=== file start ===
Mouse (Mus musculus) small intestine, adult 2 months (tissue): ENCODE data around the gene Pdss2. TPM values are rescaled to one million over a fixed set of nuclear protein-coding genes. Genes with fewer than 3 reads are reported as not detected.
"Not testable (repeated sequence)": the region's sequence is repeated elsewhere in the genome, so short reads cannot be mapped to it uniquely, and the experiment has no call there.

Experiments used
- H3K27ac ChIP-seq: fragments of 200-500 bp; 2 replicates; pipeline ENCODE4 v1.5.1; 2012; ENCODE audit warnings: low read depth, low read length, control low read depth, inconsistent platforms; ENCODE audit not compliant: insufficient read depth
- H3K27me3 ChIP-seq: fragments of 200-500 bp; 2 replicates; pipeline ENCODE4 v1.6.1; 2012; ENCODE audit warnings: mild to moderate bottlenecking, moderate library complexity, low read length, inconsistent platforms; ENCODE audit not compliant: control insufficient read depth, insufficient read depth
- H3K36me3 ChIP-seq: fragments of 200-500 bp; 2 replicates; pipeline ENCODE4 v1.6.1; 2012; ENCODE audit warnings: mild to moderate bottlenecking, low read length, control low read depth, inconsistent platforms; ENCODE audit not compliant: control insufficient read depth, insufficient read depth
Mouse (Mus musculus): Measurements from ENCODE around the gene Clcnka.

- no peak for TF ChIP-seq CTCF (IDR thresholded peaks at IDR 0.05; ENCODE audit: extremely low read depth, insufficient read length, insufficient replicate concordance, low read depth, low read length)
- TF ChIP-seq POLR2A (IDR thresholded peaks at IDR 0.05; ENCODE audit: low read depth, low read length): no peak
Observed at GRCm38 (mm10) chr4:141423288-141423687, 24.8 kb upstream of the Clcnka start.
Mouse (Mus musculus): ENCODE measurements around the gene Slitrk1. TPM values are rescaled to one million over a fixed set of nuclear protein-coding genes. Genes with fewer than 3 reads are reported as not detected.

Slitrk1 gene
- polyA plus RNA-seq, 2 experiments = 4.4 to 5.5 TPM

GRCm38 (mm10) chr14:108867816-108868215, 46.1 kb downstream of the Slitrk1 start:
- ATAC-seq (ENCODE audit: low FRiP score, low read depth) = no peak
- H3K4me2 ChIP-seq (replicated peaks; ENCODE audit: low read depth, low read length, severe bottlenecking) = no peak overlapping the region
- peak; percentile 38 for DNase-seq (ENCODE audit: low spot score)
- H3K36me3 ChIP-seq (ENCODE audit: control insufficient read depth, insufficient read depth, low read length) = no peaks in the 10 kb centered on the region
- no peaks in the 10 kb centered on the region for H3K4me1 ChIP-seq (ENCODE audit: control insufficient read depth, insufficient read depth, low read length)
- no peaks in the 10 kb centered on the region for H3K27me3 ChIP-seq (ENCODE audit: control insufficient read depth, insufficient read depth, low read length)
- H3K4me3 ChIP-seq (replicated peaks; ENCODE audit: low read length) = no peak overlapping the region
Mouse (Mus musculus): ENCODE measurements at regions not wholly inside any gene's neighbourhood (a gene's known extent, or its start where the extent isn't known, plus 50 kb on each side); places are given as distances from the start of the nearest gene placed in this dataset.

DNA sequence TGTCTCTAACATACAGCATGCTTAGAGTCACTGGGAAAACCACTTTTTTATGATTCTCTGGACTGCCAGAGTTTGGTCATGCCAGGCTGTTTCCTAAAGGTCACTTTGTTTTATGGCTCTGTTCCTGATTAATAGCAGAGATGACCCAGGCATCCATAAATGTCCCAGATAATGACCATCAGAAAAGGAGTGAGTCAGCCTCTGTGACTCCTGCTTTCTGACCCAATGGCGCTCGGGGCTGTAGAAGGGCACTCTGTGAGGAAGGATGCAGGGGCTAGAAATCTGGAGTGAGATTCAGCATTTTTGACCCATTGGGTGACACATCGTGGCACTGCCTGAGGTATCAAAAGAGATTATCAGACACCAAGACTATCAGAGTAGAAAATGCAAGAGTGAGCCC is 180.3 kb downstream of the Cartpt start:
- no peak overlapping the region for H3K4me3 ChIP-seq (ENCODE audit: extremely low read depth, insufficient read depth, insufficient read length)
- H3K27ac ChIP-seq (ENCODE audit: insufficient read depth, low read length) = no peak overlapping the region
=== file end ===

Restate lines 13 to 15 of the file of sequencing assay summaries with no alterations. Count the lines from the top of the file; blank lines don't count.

- polyA plus RNA-seq, 2 experiments = 4.4 to 5.5 TPM

GRCm38 (mm10) chr14:108867816-108868215, 46.1 kb downstream of the Slitrk1 start:
- ATAC-seq (ENCODE audit: low FRiP score, low read depth) = no peak